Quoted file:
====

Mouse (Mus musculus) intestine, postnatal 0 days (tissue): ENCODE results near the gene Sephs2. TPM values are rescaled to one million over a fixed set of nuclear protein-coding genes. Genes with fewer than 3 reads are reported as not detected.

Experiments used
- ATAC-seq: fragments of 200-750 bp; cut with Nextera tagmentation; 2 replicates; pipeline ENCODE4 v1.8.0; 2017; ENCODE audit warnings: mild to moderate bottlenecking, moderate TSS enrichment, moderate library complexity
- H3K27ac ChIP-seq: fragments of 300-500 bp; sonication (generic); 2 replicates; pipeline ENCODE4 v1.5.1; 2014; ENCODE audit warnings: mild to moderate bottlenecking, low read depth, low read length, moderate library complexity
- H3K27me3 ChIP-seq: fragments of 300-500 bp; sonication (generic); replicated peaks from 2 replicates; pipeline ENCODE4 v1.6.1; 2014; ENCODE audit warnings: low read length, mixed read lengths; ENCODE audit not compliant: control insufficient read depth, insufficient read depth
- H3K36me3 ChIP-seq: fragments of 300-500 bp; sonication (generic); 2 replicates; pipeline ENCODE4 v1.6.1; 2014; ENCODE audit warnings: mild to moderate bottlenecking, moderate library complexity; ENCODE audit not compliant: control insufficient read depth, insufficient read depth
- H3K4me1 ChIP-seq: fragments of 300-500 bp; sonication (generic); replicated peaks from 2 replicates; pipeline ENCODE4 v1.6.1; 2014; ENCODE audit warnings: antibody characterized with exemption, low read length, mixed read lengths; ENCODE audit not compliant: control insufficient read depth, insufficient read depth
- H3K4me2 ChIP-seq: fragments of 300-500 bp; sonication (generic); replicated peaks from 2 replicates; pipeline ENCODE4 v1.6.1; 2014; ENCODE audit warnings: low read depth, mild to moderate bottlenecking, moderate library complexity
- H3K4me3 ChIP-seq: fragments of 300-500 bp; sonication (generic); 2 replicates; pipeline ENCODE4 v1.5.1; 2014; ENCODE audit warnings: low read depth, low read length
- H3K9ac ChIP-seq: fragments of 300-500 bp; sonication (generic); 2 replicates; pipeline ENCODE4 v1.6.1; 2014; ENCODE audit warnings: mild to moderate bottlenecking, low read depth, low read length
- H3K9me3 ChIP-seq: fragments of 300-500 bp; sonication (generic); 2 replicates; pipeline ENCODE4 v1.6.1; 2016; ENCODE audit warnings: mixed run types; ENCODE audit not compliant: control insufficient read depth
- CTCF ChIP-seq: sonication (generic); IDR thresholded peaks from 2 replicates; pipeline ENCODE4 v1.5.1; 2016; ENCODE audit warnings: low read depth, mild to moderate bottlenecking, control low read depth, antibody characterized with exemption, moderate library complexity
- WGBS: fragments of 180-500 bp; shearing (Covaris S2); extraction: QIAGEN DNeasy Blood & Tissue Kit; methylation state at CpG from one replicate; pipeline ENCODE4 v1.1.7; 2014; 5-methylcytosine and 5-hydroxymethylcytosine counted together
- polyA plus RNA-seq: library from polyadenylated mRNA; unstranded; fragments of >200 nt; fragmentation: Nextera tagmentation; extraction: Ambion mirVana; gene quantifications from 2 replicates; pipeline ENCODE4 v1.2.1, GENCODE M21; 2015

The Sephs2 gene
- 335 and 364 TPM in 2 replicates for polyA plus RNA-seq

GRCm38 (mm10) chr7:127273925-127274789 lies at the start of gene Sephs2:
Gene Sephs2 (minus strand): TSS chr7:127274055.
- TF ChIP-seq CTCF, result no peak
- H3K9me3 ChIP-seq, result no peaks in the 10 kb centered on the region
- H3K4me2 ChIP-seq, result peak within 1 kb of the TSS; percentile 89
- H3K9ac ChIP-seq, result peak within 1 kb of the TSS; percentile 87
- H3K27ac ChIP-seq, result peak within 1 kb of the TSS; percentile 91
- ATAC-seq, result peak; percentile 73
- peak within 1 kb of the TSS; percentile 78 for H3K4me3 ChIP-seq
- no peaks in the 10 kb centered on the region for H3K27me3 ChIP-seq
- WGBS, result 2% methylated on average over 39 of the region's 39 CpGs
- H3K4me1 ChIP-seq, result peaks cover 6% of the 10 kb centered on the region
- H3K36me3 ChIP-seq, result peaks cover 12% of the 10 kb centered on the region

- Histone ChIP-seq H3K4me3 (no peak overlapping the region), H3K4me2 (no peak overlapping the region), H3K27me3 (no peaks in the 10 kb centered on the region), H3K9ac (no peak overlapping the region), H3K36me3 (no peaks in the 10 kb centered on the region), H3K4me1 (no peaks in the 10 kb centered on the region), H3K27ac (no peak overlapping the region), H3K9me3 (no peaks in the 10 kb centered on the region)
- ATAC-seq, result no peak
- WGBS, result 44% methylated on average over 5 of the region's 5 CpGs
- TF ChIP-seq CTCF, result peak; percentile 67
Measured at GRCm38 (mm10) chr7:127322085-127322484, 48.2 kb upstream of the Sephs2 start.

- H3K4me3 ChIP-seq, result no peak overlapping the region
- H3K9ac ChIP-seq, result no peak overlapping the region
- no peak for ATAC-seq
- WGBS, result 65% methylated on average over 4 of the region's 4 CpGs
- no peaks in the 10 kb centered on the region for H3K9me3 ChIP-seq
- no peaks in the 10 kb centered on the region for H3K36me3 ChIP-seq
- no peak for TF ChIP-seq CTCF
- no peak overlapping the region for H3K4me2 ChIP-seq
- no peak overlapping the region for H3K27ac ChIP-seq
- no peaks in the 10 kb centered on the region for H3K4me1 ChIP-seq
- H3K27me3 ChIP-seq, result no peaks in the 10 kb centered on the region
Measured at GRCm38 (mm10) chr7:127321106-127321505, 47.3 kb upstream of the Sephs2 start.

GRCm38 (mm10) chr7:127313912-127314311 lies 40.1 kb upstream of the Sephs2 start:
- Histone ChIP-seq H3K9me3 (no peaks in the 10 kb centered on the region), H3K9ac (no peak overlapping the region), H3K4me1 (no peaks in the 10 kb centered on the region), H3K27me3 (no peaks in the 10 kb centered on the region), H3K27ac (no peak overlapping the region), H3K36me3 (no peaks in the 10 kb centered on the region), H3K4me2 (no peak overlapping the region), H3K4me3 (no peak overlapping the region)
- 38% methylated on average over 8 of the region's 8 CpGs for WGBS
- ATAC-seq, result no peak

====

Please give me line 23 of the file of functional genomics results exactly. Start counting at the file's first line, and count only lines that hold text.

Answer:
- H3K27ac ChIP-seq, result peak within 1 kb of the TSS; percentile 91